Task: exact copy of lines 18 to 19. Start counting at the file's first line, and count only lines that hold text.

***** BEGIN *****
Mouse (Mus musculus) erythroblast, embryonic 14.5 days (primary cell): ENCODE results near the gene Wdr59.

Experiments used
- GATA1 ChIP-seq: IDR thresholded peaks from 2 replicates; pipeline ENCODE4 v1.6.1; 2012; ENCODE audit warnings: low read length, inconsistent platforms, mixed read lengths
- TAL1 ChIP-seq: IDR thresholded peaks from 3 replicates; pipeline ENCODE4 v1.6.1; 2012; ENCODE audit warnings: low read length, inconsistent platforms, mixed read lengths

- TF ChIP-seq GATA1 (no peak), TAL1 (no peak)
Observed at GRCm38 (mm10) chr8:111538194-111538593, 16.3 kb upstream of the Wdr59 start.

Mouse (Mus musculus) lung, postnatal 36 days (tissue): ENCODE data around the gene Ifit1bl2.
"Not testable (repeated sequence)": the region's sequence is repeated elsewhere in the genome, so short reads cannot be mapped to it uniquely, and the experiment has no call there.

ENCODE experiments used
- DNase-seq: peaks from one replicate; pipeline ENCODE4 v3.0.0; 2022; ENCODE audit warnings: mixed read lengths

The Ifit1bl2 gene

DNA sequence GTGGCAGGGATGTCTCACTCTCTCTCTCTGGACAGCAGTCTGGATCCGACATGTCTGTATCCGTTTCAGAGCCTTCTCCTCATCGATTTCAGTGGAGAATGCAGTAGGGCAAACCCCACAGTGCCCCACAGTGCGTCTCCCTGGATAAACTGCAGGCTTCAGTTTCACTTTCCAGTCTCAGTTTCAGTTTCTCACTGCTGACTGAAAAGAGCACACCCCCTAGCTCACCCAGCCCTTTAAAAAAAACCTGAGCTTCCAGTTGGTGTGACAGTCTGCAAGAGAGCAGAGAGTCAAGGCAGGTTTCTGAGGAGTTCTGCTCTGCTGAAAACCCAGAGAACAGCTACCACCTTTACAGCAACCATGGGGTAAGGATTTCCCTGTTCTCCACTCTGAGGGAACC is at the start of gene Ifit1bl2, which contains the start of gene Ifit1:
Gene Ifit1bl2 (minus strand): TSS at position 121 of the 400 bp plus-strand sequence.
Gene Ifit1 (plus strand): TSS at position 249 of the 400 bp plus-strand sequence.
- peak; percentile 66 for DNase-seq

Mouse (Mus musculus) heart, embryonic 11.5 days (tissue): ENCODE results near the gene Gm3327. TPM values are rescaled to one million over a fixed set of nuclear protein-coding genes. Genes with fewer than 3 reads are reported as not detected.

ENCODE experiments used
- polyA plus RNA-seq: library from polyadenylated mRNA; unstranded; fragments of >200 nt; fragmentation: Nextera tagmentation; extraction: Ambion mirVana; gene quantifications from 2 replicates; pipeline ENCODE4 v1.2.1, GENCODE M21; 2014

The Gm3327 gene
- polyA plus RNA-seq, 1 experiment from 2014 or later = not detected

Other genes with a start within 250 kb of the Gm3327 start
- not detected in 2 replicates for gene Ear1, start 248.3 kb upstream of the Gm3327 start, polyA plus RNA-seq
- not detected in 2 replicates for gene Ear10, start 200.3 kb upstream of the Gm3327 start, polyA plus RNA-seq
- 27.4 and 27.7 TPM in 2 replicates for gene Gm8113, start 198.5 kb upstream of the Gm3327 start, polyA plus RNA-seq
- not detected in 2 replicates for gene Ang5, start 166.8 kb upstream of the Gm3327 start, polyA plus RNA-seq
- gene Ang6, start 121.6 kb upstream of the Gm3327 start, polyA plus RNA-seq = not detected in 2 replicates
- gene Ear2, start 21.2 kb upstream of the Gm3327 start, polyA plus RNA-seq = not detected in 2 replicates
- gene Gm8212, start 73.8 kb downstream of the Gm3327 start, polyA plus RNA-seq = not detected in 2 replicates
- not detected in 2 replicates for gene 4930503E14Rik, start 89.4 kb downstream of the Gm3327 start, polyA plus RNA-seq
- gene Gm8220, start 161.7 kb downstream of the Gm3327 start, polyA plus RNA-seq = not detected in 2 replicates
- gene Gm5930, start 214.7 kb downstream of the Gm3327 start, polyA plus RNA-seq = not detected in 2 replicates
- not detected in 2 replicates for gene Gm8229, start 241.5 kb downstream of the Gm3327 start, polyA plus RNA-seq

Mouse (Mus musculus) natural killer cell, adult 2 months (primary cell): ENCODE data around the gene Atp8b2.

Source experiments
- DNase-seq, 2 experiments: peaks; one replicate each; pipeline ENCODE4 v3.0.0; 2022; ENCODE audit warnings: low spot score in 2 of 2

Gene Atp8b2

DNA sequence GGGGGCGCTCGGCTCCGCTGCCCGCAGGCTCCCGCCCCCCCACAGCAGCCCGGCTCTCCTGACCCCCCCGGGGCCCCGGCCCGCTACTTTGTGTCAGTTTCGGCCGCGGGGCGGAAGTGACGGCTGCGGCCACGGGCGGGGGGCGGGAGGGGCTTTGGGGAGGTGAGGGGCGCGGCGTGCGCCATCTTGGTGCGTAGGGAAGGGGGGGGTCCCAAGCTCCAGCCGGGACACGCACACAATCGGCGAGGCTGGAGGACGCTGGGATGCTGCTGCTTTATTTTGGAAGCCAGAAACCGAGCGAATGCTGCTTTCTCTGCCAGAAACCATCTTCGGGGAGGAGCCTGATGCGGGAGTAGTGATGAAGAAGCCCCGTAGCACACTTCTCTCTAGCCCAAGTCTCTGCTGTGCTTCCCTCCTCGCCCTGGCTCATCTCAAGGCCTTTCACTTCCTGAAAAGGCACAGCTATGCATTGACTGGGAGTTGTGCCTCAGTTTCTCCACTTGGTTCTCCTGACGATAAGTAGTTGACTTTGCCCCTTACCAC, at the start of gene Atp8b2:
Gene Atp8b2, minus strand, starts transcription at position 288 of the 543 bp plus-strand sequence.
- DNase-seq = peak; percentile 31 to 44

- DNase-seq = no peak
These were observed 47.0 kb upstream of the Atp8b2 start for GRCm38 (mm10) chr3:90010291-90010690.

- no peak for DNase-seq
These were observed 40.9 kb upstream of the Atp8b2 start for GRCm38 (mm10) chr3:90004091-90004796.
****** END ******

- polyA plus RNA-seq: library from polyadenylated mRNA; unstranded; fragments of >200 nt; fragmentation: Nextera tagmentation; extraction: Ambion mirVana; gene quantifications from 2 replicates; pipeline ENCODE4 v1.2.1, GENCODE M21; 2014

The Gm3327 gene